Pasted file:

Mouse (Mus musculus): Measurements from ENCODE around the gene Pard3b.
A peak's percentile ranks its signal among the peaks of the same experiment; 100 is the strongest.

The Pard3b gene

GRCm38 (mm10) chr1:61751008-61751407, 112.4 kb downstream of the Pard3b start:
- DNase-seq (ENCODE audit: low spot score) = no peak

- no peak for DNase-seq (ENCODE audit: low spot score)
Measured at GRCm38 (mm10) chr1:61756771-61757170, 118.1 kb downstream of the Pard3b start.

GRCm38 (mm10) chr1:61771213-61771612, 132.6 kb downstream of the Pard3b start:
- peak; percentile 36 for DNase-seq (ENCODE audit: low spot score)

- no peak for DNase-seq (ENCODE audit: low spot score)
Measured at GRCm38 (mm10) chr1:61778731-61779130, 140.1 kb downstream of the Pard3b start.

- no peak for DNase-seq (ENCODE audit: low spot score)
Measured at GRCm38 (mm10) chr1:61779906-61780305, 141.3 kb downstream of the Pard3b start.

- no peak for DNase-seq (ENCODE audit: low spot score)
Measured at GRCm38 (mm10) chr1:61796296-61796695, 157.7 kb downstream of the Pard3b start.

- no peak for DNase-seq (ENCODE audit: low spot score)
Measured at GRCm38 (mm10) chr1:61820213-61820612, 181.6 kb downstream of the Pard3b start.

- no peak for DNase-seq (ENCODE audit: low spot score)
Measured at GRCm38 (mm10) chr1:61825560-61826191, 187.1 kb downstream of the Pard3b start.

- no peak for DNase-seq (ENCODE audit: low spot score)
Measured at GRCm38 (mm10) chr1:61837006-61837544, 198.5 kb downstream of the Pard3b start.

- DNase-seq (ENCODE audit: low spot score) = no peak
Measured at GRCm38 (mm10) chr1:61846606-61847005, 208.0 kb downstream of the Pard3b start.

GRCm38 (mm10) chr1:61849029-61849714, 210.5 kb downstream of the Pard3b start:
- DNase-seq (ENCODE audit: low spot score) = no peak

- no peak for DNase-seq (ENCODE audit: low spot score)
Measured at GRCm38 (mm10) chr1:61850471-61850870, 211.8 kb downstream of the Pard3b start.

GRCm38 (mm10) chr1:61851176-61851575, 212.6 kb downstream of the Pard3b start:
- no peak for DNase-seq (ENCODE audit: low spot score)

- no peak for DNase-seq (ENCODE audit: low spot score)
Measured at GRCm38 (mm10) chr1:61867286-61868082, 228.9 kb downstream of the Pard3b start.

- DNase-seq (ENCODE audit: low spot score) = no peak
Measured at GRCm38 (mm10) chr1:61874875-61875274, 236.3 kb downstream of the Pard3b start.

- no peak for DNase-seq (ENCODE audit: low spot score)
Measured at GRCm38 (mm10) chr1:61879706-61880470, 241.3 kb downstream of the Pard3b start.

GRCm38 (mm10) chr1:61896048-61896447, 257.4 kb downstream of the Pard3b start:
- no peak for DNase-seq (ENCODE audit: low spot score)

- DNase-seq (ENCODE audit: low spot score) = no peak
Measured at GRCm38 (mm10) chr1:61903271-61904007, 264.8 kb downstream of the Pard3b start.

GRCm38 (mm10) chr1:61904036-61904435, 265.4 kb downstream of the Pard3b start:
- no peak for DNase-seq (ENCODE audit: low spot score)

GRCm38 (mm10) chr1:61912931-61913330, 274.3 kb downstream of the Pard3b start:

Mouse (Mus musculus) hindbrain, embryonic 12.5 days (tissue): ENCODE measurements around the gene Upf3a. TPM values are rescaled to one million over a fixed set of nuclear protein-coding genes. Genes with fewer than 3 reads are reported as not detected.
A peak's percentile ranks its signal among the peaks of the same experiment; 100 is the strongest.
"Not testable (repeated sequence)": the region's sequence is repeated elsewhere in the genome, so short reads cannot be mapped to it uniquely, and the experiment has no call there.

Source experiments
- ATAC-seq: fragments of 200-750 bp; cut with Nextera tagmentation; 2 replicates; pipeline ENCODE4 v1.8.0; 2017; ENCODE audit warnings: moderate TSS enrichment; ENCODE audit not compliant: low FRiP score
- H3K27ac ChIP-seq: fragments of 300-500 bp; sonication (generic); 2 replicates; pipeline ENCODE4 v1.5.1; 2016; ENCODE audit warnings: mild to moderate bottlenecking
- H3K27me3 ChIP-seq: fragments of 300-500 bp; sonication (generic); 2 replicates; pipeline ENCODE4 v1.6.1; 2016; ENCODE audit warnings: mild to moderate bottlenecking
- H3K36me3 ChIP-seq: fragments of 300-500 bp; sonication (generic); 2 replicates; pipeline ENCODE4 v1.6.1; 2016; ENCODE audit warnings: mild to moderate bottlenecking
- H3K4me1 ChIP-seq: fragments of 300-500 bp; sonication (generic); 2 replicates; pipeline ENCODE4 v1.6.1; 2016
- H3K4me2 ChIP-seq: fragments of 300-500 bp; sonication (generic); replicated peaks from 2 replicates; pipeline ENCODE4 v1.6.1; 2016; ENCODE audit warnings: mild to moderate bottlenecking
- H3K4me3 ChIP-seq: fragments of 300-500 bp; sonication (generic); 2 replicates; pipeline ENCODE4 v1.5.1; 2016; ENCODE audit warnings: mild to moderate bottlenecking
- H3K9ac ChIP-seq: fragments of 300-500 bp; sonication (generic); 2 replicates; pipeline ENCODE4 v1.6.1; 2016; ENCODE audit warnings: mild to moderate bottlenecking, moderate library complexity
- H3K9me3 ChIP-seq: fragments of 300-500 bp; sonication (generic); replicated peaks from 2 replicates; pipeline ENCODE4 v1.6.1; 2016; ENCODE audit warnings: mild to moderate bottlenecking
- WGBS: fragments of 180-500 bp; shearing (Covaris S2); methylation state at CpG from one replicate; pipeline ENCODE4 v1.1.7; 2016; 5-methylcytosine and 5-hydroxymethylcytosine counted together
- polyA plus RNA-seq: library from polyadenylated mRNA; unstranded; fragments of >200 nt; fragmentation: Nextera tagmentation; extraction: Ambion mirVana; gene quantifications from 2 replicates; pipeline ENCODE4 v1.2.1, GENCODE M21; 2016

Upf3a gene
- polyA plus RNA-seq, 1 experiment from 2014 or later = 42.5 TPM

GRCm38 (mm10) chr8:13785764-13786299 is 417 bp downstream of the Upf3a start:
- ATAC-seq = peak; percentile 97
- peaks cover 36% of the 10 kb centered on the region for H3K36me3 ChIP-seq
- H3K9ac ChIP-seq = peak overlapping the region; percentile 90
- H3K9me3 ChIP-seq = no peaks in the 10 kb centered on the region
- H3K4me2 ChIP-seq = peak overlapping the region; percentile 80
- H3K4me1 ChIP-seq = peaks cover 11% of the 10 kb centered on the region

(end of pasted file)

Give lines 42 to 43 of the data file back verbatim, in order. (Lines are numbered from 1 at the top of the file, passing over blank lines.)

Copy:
GRCm38 (mm10) chr1:61912931-61913330, 274.3 kb downstream of the Pard3b start:

Mouse (Mus musculus) hindbrain, embryonic 12.5 days (tissue): ENCODE measurements around the gene Upf3a. TPM values are rescaled to one million over a fixed set of nuclear protein-coding genes. Genes with fewer than 3 reads are reported as not detected.